For the National Socialists, Christian­ity was not so much a dangerous, antagonis­tic force as much as it was the main artery to many German citizens’ loyalty. If the populace could be convinced via state-issued propa­ganda and their very own German Christian movement that their religion supported Hit­ler’s regime, his anti-Semitic policies, and the elevation of the nation’s interests above per­sonal conviction, then Nazi Germany would be unified and Hitler become all the more powerful. Concurrently, Hitler saw the Ger­man Christians as expendable; as soon as they fulfilled the role of supporting Nazi ideology with religious rhetoric and further inculcated anti-Semitism into German society, they were ushered out of the limelight so that the wor­ship of the real lord, the Führer, could com­mence.

On the other side, the German Chris­tians saw the Nazis’ rise to power in the early 1930s as an opportunity to demonstrate na­tionalistic loyalty and ally with a political pow­er that was antagonistic towards Jews. Yet, in vying for some of the political, popular power held by the Nazi regime, but still wanting to retain the religious authority of the Protestant Church, they ended with neither. In the words of Bergen,

When it came to antidoctrinal faith, German Christians were reaping what they had sown. They had replaced belief with ritual, ethnicity, state sponsorship, and war as the core of their spiritual community. In the process, they per­petuated a church with neither authority nor integrity.

This is the legacy of the compromising church in Nazi Germany. When we create God in our own image we find ways to cruci­fy Christ anew. Christ did not lose his life at the hands of monstrous, decrepit, ugly, eter­nal Jews; he gave his life for all of humanity so that he could redeem personal brokenness and overcome systematic injustice in all its forms, be it racism, classism, sexism, etc. Yes, he harrowed Hell, but we err egregiously if we think that Jesus was “a manly, heroic, fighting spirit,…killing one’s opponent without emo­tion but in accord with principles of natural law, in defense of one’s own race and at the cost of personal sacrifice.”

In the same vein, Jesus’ actual words stand in conflict to Reich Bishop Müller’s revision of the Sermon on the Mount, which celebrated strength, courage, comradeship, and manly endurance. Blessed indeed are the meek, for the true God is in the business of choosing what is foolish in the world to shame the wise and choosing what is weak in the world to shame the strong. Bonhoeffer under­scores this truth in his one of his many sub­versive, negative Christianity-esque sermons, “Gideon”:

This is a passionate story…of God’s mocking human might… It is no rousing heroic legend—there is nothing of Siegfried in Gideon. Instead it is a rough, tough, not very uplifting story, in which we are all being roundly ridiculed along with him. …We have Gideon, because his story is a story of God glorified, of the human being humbled. Here is Gideon, one person no dif­ferent from a thousand others, but out of that thousand, he is the one whom God comes to meet, who is called into God’s service, is called to act.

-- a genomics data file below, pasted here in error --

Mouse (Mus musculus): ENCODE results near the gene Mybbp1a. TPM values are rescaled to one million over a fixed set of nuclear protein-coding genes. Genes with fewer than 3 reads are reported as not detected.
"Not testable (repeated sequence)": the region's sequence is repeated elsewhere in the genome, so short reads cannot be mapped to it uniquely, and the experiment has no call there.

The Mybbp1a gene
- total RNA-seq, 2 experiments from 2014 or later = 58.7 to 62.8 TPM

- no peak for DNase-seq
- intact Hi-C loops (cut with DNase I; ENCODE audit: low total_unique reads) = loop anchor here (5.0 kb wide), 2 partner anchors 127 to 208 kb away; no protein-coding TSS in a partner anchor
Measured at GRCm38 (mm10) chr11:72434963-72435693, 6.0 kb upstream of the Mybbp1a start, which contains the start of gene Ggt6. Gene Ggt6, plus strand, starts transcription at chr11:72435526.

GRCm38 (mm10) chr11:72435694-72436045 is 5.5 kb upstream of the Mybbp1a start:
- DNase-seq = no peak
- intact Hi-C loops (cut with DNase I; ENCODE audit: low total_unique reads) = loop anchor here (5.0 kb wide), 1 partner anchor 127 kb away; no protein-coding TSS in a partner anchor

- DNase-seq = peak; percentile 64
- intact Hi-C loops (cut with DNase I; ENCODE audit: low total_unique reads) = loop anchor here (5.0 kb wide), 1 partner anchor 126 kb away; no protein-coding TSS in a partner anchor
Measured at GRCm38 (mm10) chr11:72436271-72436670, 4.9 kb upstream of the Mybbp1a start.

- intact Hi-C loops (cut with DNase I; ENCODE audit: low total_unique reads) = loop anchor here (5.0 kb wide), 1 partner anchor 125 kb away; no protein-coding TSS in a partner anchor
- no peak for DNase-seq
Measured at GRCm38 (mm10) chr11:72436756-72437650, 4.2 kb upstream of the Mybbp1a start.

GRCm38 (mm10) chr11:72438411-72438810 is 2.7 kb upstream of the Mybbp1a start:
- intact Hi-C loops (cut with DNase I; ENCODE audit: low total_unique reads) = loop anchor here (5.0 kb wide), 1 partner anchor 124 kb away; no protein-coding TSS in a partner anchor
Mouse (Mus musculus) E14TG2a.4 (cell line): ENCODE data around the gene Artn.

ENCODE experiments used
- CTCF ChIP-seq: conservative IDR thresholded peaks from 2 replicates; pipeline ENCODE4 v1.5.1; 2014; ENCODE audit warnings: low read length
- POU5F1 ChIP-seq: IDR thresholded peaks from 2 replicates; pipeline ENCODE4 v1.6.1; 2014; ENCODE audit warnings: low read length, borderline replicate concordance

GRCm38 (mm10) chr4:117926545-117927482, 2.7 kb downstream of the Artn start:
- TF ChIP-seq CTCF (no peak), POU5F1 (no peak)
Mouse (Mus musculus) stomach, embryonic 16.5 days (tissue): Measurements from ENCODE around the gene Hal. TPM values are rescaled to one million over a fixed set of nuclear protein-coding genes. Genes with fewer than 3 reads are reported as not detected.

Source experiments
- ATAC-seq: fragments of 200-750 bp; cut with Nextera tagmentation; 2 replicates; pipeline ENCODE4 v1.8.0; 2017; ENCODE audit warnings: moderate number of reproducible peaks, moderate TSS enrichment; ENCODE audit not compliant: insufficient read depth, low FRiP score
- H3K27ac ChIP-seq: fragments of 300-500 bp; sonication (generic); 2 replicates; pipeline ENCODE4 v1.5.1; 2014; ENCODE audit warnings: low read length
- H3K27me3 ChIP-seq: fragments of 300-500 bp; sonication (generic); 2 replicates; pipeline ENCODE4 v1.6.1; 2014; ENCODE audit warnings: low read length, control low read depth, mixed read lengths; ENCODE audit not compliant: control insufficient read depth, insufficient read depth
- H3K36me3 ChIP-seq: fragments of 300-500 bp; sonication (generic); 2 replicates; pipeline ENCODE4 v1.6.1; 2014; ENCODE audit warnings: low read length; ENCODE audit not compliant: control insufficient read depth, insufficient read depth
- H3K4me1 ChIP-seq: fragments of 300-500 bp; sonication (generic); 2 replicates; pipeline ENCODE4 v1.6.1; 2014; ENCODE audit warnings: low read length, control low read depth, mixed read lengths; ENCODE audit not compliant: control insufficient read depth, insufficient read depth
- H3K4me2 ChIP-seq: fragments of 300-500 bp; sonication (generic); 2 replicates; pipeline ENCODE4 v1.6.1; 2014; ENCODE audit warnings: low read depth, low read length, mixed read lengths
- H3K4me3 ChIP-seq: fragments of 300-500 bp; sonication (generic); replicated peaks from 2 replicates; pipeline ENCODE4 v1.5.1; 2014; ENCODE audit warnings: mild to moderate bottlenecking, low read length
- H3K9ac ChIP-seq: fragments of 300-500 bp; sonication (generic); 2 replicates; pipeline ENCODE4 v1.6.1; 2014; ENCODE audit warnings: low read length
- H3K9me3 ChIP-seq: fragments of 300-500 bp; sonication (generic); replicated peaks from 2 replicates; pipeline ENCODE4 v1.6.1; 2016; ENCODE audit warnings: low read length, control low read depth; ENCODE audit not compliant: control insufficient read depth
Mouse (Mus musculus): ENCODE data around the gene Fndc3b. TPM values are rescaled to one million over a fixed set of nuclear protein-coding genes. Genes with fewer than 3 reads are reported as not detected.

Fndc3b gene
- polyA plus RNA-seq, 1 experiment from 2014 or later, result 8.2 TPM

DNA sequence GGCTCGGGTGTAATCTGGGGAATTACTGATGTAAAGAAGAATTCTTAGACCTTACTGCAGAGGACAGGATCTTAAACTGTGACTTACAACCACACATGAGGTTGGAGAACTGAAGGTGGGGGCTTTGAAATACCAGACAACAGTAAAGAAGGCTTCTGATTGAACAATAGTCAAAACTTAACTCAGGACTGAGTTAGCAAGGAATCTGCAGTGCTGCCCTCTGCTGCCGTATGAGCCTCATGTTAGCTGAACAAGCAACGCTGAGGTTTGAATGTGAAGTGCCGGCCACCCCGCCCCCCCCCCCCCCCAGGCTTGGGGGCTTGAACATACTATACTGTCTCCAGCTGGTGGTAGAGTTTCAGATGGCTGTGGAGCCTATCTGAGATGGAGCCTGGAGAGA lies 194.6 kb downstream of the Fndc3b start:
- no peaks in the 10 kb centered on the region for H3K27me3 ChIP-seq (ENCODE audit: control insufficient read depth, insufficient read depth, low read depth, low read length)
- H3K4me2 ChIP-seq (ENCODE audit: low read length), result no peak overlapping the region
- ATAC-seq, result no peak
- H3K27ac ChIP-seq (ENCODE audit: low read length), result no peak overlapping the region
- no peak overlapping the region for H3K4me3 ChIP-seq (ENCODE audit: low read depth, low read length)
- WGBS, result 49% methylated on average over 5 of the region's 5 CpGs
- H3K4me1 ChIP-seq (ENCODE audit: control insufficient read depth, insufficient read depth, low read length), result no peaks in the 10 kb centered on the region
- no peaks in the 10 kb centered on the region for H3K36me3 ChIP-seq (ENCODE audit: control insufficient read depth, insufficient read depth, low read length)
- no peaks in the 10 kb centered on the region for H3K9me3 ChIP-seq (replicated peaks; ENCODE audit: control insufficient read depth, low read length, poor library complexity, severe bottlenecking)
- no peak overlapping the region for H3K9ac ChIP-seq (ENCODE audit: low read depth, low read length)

Here and throughout the rest of this message, Bonhoeffer contrasts Germany’s he­roic Siegfried with Yahweh God’s humbled Gideon and exhorts his congregation to be the latter – the unremarkable, the meek, the courageous. This, from a man who exempli­fied his own exhortation unto death, challeng­es us to consider the weighty consequences of our citizenship in heaven. Regardless of whether telling the truth, speaking out against injustice, or walking humbly are in vogue and nationalistic enough or not, these are our job descriptions as representatives of One who does not permit himself to be made a means to merely human ends.

 

 

Bergen, Doris L. Twisted Cross: The German Chris­tian Movement in the Third Reich. Chapel Hill: Uni­versity of North Carolina Press, 1996.

Black, Amy E., Douglas L. Koopman, and Larycia A. Hawkins, eds. Religion and American Politics: Clas­sic and Contemporary Perspectives. Boston: Longman, 2011.

Chazan, Robert. The Jews of Medieval Western Chris­tendom, 1000-1500. Cambridge, UK: Cambridge University Press, 2006.

Ericksen, Robert P. Theologians Under Hitler: Ger­hard Kittel, Paul Althaus, and Emanuel Hirsch. New Haven: Yale University Press, 1985.

“The German Churches and the Nazi State.” United States Holocaust Memorial Museum. June 20, 2014. Accessed April 24, 2015. http://www.ushmm.org/wlc/en/article.php?Modu­leId=10005206.

Hahn, Gerhard and Randall Bytwerk, trans.. “The Cross of Christ and the Swastika.” German Propa­ganda Archive. Accessed March 19, 2015. http://research.calvin.edu/german-propaganda-archive/christuskreuz.htm.

Harris, Ruth. Dreyfus: Politics, Emotion, and the Scan­dal of the Century. New York: Metropolitan Books, 2010.

Heschel, Susannah. The Aryan Jesus: Christian Theo­logians and the Bible in Nazi Germany. Princeton: Princeton University Press, 2008.

Himmler, Heinrich. “Heinrich Himmler on Chris­tianity and Religion (June 9, 1942).” German His­tory in Documents and Images (GHDI). Accessed March 8, 2015. http://germanhistorydocs.ghi-dc.org/sub_document.cfm?document_id=1573.

Jantzen, Kyle. Faith and Fatherland: Parish Politics in Hitler’s Germany. Minneapolis: Fortress Press, 2008.

Payer, Alois, ed. “Religionskritik.” Kirche Und Staat, Kirche Und Politik Ab 1900 (Antiklerikale Karikaturen Und Satiren XXV). Accessed April 24, 2015. http://www.payer.de/religionskritik/karikaturen253.htm.

Solberg, Mary M., ed. A Church Undone: Documents from the German Christian Faith Movement, 1932-1940. Minneapolis: Fortress Press, 2015.

Steigmann-Gall, Richard. The Holy Reich: Nazi Con­ceptions of Christianity, 1919-1945. New York: Cam­bridge University Press, 2003.

Stroud, Dean Garrett, editor. Preaching in Hitler’s Shadow: Sermons of Resistance in the Third Reich. Grand Rapids, MI: William B. Eerdmans Publish­ing Company, 2013.

Tags: , , , , , , , , , , , , ,